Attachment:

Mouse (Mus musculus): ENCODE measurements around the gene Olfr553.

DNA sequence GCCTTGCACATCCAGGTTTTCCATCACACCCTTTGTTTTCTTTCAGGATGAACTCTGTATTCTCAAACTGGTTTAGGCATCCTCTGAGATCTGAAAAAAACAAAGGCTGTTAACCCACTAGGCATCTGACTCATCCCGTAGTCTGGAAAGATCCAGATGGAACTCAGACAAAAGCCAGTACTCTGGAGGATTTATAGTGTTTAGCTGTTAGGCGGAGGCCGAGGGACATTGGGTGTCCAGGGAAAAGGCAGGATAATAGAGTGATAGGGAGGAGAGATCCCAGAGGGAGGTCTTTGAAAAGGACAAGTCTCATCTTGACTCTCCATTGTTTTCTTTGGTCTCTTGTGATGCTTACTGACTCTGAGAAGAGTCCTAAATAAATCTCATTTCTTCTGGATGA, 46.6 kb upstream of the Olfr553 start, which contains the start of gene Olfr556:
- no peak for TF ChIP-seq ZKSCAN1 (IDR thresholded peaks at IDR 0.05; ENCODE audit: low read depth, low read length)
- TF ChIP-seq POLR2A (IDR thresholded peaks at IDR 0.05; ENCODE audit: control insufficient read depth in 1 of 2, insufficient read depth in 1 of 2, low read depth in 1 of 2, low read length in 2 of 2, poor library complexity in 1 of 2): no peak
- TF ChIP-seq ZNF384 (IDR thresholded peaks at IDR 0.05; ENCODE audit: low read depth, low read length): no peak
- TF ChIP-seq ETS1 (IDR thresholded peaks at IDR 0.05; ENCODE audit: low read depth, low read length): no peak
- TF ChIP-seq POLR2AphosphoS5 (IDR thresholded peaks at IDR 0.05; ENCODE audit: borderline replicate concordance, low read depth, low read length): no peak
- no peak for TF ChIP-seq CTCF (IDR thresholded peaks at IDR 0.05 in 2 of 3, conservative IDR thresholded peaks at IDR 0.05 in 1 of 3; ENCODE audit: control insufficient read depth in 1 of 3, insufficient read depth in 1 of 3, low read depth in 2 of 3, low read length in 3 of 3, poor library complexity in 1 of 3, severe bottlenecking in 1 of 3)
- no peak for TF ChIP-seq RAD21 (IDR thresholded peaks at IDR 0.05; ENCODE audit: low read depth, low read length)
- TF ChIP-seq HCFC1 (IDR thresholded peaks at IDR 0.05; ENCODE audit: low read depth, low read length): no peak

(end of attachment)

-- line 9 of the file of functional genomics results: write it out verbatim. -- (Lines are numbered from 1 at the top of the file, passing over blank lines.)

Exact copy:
- no peak for TF ChIP-seq RAD21 (IDR thresholded peaks at IDR 0.05; ENCODE audit: low read depth, low read length)